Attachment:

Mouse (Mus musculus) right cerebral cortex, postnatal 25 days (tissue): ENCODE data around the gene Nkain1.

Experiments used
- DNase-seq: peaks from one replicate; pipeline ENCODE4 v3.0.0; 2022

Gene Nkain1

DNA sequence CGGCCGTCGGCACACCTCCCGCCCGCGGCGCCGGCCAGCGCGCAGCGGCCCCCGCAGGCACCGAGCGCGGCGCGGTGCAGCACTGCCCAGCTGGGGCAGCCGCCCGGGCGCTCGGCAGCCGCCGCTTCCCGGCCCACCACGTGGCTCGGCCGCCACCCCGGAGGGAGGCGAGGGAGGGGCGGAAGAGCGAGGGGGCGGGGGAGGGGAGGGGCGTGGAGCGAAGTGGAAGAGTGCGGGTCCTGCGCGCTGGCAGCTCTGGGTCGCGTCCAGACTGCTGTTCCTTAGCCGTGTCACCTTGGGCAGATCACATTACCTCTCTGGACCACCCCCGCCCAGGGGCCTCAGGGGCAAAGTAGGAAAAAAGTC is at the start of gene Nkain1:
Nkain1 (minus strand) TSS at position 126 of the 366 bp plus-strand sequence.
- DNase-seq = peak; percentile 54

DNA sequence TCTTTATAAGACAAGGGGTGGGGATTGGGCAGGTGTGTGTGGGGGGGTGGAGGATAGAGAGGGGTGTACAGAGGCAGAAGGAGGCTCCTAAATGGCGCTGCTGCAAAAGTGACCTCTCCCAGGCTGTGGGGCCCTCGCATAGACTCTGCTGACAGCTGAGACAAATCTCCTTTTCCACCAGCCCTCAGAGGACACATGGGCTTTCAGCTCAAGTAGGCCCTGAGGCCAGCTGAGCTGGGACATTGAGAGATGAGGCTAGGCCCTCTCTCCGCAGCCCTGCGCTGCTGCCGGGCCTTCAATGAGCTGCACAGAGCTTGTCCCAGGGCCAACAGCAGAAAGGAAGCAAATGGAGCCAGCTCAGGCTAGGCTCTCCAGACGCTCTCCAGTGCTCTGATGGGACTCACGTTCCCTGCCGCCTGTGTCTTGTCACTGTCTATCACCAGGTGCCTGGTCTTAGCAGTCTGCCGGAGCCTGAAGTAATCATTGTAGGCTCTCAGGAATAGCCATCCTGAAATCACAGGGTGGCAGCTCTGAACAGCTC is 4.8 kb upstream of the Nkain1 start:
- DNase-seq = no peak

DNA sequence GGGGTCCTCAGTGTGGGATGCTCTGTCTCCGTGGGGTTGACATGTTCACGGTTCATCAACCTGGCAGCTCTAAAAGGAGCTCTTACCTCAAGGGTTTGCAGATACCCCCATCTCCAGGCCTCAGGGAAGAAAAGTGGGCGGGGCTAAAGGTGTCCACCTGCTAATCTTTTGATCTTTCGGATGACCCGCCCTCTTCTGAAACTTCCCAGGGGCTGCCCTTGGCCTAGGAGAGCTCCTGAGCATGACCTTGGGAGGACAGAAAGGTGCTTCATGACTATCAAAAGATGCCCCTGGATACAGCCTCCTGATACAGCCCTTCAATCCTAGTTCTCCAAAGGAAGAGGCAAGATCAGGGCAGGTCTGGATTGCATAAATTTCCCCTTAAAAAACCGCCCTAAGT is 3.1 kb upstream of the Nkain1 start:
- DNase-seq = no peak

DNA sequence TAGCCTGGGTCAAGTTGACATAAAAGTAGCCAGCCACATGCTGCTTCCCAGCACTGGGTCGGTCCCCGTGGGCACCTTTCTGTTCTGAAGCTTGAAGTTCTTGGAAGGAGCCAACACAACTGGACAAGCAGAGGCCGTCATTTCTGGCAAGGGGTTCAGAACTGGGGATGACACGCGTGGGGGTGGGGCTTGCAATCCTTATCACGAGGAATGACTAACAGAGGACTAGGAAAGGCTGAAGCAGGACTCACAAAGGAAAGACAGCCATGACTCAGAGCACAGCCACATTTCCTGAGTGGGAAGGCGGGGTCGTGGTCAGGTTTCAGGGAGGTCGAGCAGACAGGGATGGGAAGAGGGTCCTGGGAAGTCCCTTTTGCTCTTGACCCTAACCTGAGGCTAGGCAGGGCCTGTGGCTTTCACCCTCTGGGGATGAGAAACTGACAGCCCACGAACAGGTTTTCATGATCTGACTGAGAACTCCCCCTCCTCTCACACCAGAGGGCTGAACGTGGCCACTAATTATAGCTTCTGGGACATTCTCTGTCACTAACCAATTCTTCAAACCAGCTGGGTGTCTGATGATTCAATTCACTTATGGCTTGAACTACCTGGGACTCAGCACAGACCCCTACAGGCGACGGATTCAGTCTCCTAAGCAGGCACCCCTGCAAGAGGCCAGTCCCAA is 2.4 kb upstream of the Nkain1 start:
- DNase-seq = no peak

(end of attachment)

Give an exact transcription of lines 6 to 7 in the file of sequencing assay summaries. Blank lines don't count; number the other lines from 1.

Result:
Nkain1 (minus strand) TSS at position 126 of the 366 bp plus-strand sequence.
- DNase-seq = peak; percentile 54